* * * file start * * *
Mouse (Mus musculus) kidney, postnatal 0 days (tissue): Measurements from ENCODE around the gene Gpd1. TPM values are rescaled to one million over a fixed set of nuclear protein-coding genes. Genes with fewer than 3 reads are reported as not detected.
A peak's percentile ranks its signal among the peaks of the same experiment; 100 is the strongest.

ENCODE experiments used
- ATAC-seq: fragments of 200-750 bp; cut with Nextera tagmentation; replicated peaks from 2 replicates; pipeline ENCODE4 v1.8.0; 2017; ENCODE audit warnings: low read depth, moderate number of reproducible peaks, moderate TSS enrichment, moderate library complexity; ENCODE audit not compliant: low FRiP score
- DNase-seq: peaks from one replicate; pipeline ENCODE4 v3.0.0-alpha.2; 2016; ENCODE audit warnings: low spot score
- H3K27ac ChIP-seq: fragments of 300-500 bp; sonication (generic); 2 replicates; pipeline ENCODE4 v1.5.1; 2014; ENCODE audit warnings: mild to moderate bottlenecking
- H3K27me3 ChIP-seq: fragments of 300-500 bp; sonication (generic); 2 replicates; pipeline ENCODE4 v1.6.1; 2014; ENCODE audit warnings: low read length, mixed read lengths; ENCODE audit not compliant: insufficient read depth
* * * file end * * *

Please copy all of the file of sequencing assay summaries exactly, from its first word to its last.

Mouse (Mus musculus) kidney, postnatal 0 days (tissue): Measurements from ENCODE around the gene Gpd1. TPM values are rescaled to one million over a fixed set of nuclear protein-coding genes. Genes with fewer than 3 reads are reported as not detected.
A peak's percentile ranks its signal among the peaks of the same experiment; 100 is the strongest.

ENCODE experiments used
- ATAC-seq: fragments of 200-750 bp; cut with Nextera tagmentation; replicated peaks from 2 replicates; pipeline ENCODE4 v1.8.0; 2017; ENCODE audit warnings: low read depth, moderate number of reproducible peaks, moderate TSS enrichment, moderate library complexity; ENCODE audit not compliant: low FRiP score
- DNase-seq: peaks from one replicate; pipeline ENCODE4 v3.0.0-alpha.2; 2016; ENCODE audit warnings: low spot score
- H3K27ac ChIP-seq: fragments of 300-500 bp; sonication (generic); 2 replicates; pipeline ENCODE4 v1.5.1; 2014; ENCODE audit warnings: mild to moderate bottlenecking
- H3K27me3 ChIP-seq: fragments of 300-500 bp; sonication (generic); 2 replicates; pipeline ENCODE4 v1.6.1; 2014; ENCODE audit warnings: low read length, mixed read lengths; ENCODE audit not compliant: insufficient read depth